RuPaul’s Drag Race All-Stars 4 eliminee Gia Gunn embraces villain drama: ‘I was just creating good TV’

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<em>RuPaul’s Drag Race All-Stars 4</em> eliminee Gia Gunn embraces villain drama: ‘I was just creating good TV’

Warning: This post contains spoilers about last Friday’s episode of RuPaul’s Drag Race All-Stars 4. Read at your own risk!

Gia Ichikawa — a proud trans woman who also participates in the art of drag — gave fans a front-row seat to the Gunn show across her three-episode arc on RuPaul’s Drag Race All-Stars 4. Serving up a calculated, feather-ruffling throwback to classic reality-show villains of years past, Gia Gunn (Ichikawa’s performative persona) quickly and gleefully hit her mark as the spin-off series’ villain, butting heads with Farrah Moan, reading Trinity The Tuck’s plastic surgery to filth, and generally talking a load of blissful s— on her AS4 sisters. But Friday’s episode saw the season 6 alum skewering herself during the perennial Snatch Game challenge, in which her disastrous portrayal of Cardi B’s nail artist Jenny Bui catalyzed her descent into the Drag Race elimination abyss.

EW caught up with Gia shortly before Friday’s episode to discuss her decision to return to Drag Race despite her opposition to RuPaul’s March 2018 comments regarding trans women competing on RuPaul’s Drag Race (which the Emmy-winning host has since issued a statement of “regret” over), representing the transgender community, season 10 winner Aquaria’s Instagram shade, and her controversial portrayal on TV’s foremost LGBTQ-focused reality show. Read on for the full conversation, and tune in to the next episode of RuPaul’s Drag Race All-Stars 4 Friday, Jan. 4, at 8 p.m. ET on VH1.

ENTERTAINMENT WEEKLY: I know you have some YouTube tea coming later today. Since this interview won’t post until Monday, I’m wondering if you can tease what that tea is?

GIA GUNN: I’m just clarifying the air and setting people straight. That’s all.

Who are you setting straight?


People that maybe don’t understand the difference between a TV personality and somebody’s actual, real-life personality. There are a lot of viewers misconstruing the difference because they don’t really know how TV works.

On social media you’ve suggested that the Gia we see on Drag Race isn’t necessarily the person you feel you are, and that you’re over being mistreated and disrespected — maybe even by some people on the show. What are people getting twisted?

Especially now, the viewers are so young and they take the show so seriously. They look up to a lot of us drag queens as signs of strength and inspiration, [and] it’s hard for people to realize how Hollywood really works, how reality TV works, and how some of us decide to differentiate who we are as people versus our personality, whether it be in drag or on television.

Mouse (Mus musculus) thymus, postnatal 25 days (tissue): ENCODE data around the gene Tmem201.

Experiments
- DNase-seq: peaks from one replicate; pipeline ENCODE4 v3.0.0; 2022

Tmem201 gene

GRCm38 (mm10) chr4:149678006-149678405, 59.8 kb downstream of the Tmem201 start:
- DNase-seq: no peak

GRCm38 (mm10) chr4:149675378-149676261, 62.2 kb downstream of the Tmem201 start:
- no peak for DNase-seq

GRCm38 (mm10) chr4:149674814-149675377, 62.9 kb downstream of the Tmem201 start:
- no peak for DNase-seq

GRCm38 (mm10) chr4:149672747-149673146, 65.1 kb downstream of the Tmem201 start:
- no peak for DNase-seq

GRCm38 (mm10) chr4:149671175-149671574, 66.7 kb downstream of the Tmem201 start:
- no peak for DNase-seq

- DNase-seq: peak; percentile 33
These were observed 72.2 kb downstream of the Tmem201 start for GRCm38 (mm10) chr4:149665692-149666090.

Do you blame the edit at all?


Absolutely not. I don’t blame the edit at all; I don’t blame anybody. I think everything in life you need to take 110 percent credit for. I step up and take full responsibility for my actions and everything I did and said. I want to remind people that it’s just drag and it’s not personal.

Were you playing into the part of the villain for the cameras and trying to instigate certain things — especially that moment with Farrah at the mirror?

I was just creating good TV, because that’s why I was cast. I played into whatever it is that came into my mind, because I feel that’s what reality TV is. Drag Race is a competition and a beauty pageant. It’s also very much still a reality show, and I feel that drama and over-the-top personality is always what stands out and what keeps people talking. In my eyes, I did my job and I feel good about it.

It’s a weird dynamic. If you look back at the history of reality TV, people like Tiffany “New York” Pollard on Flavor of Love instigated a lot of drama and people loved her for it, but they’re criticizing you for doing the same thing.


Now, the viewers watching Drag Race are 18, 19, and 20-year-olds who honestly believe what they see on TV, and they follow the queens so closely in their day-to-day life. People take it way too seriously. For me, it’s not that serious. Realistically I’m sitting back, relaxing, and enjoying the show, which is something I think a lot of people aren’t doing, and it is what it is.… I can go to sleep happy knowing that I brought trans visibility to a show that needs it, whether it’s in my actions and speech or simply being visible and existing. I think people need to focus more on that than the [drama].… My [drag] persona and me as Gia Ichikawa are two different people. People who’ve followed my journey since season 6 have been able to see my growth as not only a drag queen and entertainer, but as a person. What’s happening now is I’m being introduced to a whole new demographic because season 6 was on Logo and All-Stars 4 is on VH1. The viewers are getting younger and younger, and they just don’t know any better.